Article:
Search Images Maps Play YouTube News Gmail Drive More »
Sign in
Screen reader users: click this link for accessible mode. Accessible mode has the same essential features but works better with your reader.

Patents

  1. Advanced Patent Search
Publication numberUS7979324 B2
Publication typeGrant
Application numberUS 11/711,372
Publication dateJul 12, 2011
Filing dateFeb 27, 2007
Priority dateFeb 27, 2007
Also published asUS20080208713
Publication number11711372, 711372, US 7979324 B2, US 7979324B2, US-B2-7979324, US7979324 B2, US7979324B2
InventorsViswanath Vadlamani
Original AssigneeMicrosoft Corporation
Export CitationBiBTeX, EndNote, RefMan
External Links: USPTO, USPTO Assignment, Espacenet
Virtual catalog
US 7979324 B2
Abstract
Records, including data for a virtual catalog, may be received from a number of sources. Each of the received records may be validated and a determination may be made as to whether one or more previously-received records matches the received record. When two or more records are determined to be matching records, a composite object may be created and information from the two or more records may be included in the composite object. If the matching records include conflicting information, then previously-defined rules may be applied to determine which items of the conflicting information have precedence over other items of the conflicting information. A virtual catalog may be created from the received records and the created composite object based on customized attributes.
Images(7)
Previous page
Next page
Claims(20)
1. A method for creating a virtual catalog from a plurality of records originating from a plurality of sources, the method comprising:
receiving a record which describes an aspect of a product from one of the plurality of sources;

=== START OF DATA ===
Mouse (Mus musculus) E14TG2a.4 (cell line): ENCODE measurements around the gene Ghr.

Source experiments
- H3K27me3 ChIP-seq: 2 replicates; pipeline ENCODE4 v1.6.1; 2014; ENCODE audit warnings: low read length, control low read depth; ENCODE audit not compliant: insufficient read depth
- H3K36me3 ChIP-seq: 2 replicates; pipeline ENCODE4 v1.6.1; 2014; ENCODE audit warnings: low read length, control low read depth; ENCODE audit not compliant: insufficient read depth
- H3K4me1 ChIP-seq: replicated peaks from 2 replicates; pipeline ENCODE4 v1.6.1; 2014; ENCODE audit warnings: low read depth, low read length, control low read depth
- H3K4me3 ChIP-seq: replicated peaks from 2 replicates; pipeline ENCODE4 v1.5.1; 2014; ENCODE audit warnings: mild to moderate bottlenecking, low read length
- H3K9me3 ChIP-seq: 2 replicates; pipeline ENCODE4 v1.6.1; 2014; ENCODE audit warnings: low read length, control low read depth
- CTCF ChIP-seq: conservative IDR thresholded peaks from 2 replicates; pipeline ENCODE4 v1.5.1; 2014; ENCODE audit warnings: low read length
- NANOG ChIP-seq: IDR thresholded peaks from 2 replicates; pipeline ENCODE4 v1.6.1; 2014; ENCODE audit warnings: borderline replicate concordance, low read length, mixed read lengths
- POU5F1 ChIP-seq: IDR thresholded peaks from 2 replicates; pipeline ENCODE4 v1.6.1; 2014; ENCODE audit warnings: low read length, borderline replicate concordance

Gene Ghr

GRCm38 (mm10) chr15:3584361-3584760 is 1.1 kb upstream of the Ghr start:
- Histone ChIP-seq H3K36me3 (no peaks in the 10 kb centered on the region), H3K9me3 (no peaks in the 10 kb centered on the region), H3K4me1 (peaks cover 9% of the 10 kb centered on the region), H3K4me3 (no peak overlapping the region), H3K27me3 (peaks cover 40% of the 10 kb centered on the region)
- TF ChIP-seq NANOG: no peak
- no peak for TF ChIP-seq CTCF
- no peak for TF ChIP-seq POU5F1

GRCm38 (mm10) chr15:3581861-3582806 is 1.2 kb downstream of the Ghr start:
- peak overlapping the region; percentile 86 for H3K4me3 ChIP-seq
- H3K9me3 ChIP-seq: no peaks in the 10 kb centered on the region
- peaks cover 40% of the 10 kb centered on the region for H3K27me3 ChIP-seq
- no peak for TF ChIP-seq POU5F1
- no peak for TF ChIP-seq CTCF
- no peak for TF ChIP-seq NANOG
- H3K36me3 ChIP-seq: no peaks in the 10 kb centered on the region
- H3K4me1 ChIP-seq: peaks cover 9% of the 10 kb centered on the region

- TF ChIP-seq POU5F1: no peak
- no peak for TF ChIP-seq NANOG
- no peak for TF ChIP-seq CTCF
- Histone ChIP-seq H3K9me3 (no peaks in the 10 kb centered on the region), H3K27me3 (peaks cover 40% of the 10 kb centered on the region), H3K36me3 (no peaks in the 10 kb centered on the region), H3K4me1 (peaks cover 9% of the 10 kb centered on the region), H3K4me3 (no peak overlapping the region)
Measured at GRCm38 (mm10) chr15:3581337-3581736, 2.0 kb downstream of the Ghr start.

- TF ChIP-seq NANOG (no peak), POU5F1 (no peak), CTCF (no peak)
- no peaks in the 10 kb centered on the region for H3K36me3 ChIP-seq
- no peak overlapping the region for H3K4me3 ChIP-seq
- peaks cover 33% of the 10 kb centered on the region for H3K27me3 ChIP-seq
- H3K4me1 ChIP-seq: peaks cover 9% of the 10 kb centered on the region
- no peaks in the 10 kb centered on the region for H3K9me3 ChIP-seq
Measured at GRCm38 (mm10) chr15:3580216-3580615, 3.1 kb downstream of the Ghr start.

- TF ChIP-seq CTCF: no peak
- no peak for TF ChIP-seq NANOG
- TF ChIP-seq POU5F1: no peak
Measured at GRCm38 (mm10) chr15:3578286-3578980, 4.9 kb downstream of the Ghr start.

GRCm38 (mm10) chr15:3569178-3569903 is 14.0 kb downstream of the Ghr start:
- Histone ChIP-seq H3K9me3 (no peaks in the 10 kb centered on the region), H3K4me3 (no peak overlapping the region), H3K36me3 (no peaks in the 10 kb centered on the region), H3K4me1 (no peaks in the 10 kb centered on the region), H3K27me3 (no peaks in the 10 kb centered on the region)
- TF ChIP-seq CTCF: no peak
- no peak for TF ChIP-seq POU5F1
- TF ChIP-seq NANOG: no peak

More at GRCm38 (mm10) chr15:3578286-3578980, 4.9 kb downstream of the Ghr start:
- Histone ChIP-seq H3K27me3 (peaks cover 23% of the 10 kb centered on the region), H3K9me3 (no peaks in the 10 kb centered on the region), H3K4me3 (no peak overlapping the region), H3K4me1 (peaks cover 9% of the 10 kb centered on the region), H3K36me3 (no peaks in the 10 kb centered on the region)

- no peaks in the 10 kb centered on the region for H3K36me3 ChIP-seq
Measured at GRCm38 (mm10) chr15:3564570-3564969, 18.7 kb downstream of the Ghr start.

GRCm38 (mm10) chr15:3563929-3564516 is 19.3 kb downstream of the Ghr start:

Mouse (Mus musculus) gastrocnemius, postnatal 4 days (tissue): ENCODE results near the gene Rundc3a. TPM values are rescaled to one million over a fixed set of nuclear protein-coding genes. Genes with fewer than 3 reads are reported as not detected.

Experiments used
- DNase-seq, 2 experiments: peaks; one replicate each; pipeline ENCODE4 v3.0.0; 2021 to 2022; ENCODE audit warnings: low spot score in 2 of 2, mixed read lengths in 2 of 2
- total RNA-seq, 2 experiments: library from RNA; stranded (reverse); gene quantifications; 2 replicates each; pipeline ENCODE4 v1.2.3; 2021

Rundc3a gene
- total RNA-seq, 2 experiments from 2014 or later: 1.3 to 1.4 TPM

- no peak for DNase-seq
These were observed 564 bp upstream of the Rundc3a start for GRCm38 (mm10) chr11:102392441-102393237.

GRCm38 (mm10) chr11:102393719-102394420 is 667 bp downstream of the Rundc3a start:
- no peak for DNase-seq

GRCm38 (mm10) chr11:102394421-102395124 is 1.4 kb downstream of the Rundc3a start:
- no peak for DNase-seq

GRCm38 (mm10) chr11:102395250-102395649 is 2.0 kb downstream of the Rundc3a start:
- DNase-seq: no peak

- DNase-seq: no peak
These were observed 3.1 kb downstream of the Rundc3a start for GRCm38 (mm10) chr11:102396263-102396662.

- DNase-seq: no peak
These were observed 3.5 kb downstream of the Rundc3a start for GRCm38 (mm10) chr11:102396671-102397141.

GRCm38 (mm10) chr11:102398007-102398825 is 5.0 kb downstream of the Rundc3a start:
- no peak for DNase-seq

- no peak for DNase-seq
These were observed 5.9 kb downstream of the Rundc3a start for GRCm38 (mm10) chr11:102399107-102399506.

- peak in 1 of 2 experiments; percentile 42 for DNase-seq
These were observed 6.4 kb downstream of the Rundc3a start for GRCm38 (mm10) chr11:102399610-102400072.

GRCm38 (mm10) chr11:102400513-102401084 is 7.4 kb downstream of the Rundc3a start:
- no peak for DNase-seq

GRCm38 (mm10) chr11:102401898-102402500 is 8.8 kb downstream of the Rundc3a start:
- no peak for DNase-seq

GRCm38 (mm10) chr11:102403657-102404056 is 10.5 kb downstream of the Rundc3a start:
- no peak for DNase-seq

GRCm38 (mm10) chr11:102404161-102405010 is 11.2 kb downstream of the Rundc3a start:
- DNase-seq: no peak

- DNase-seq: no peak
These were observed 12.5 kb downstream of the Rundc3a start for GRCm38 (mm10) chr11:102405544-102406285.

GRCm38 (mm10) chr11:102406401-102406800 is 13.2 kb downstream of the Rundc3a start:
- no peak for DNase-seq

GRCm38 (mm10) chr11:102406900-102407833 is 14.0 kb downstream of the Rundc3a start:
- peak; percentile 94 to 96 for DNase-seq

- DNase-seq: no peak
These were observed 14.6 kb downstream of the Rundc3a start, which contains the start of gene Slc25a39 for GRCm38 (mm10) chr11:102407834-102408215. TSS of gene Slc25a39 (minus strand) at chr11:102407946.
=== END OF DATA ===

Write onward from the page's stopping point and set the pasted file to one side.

determining whether at least one other previously received record for the product exists;
creating a composite object from the received record and the at least one other previously received record for the product based, at least in part, on a set of business rules when the determining determines that the at least one other previously received record for the product exists, the set of business rules assigning a precedence level to an attribute based on a combination of a source from which data originated and the attribute; and
creating a virtual catalog including information from the composite object, wherein
the method is performed by a processing device.
2. The method of claim 1, wherein the creating of the composite object from the received record and the at least one other previously received record for the product further comprises:
applying the set of business rules to determine a value for an attribute of the composite object based on an assigned precedence level of the attribute of the received record and an assigned precedence level of the attribute in one of the at least one other previously received record.
3. The method of claim 1, wherein the creating of a virtual catalog further comprises: